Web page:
Think of a bodybuilder flexing his biceps. As his elbow bends, the biceps muscle suddenly looks larger and rounder. What’s happening? The microscopic sarcomeres inside the muscle fibers are pulling together and overlapping—rather than resting laid out along the upper arm in a long chain, they are piling up: the muscle is contracting. That same contraction is what causes the elbow to bend. Contracting towards its origin point in the shoulder, the muscle pulls on the opposite end—it exerts leverage against its insertion point in the elbow and causes the straight arm to bend. That’s why each muscle fiber runs the full length of the muscle—so they can exert a pull all the way from origin to insertion.
The cause of the passive resistance felt during stretching was once supposed to be extracellular (in the connective tissues,) but a study by Magid and Law demonstrated that it actually comes from within the myofibrils themselves.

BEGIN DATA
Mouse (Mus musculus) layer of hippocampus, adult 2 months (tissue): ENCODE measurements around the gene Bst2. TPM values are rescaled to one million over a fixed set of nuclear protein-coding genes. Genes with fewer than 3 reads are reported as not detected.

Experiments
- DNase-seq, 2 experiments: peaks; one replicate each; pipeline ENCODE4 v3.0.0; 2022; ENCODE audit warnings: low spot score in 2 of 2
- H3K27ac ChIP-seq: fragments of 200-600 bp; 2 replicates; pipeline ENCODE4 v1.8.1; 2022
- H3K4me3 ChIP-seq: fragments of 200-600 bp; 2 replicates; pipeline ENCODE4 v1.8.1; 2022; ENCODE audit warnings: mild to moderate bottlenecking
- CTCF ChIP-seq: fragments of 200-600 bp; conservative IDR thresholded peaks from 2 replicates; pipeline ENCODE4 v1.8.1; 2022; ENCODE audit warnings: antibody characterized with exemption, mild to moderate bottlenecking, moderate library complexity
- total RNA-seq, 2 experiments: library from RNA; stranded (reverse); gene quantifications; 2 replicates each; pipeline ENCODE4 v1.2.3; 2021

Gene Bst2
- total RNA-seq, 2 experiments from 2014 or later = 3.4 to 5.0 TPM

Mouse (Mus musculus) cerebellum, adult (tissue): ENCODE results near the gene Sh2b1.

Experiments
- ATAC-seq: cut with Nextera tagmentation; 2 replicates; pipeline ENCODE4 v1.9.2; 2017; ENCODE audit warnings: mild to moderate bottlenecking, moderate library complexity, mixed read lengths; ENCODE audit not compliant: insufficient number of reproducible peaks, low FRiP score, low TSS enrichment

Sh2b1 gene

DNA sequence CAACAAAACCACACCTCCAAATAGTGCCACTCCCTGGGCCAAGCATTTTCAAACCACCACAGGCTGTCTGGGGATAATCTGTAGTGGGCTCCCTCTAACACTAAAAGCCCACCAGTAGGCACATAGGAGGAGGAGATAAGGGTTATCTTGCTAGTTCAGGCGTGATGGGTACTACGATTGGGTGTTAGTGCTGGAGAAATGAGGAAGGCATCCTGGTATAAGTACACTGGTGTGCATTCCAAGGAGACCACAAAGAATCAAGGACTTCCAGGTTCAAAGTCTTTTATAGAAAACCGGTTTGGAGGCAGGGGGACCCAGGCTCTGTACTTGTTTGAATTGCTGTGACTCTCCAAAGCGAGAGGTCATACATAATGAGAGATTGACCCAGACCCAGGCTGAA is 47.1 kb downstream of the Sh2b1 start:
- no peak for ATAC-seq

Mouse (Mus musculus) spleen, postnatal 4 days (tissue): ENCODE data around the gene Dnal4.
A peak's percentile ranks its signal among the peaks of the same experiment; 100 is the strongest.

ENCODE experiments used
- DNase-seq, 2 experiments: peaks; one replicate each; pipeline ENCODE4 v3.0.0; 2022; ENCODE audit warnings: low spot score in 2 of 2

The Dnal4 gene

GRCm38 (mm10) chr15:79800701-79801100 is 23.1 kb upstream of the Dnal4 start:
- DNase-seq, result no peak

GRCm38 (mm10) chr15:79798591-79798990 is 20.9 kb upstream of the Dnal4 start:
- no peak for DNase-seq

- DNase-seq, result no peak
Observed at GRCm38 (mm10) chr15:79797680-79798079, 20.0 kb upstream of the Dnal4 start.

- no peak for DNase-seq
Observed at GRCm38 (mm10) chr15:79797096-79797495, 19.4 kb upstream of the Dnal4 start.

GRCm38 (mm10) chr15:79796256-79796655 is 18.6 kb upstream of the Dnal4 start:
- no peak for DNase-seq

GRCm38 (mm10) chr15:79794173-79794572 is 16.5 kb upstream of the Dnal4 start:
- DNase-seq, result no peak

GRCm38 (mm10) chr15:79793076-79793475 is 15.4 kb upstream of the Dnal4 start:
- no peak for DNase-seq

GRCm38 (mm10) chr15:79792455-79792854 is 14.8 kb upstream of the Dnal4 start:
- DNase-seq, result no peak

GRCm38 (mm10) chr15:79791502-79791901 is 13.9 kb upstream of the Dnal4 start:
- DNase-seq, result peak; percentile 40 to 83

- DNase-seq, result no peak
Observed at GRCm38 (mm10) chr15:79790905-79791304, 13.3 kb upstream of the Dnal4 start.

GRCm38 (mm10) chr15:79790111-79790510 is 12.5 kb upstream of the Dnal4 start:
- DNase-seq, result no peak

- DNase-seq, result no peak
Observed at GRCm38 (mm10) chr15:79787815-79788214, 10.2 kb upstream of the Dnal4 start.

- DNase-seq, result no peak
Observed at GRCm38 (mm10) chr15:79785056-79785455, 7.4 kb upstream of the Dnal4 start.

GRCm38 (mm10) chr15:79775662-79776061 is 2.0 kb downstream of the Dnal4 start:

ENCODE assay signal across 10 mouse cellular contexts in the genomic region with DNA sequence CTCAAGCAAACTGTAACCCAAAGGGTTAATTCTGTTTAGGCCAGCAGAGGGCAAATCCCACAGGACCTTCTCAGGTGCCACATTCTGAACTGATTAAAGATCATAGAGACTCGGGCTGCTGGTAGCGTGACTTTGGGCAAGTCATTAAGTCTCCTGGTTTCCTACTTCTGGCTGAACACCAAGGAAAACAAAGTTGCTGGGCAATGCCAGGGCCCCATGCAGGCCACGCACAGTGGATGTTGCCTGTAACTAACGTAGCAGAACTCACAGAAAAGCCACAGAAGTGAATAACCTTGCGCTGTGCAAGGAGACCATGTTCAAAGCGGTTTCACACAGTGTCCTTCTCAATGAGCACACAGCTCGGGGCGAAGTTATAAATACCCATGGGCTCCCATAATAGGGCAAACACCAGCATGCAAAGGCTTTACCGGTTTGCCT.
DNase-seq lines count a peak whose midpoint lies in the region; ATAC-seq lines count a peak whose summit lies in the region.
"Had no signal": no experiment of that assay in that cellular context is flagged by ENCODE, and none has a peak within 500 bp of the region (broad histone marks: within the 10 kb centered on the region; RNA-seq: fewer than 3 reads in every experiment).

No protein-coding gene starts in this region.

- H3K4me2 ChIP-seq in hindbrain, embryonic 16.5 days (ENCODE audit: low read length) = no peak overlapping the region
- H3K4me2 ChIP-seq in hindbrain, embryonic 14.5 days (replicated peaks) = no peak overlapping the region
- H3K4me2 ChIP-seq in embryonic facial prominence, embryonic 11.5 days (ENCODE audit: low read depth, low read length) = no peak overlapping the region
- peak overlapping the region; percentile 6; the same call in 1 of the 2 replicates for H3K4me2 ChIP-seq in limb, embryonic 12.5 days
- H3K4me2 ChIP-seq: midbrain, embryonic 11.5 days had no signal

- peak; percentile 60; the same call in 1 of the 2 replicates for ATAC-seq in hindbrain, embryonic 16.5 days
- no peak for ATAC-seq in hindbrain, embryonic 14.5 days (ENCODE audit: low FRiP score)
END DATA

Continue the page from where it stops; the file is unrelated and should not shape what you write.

What this means is, when you’re stretching, you’re stretching against the elastic resistance of those microscopic sarcomeres. And due to neurological safeguards against injury, it is normally impossible for adults to stretch most muscle groups to their fullest possible length without extensive training, due to muscle activation of antagonists as the stretched muscle reaches the limit of its normal range of motion. While stretching is highly beneficial to the body, over-stretching is detrimental. The body is wired to protect itself against over-stretching injury, and the upper limits we experience in our flexibility are often not mechanical limits at all but rather due our body’s hardwired resistance to the stretch itself.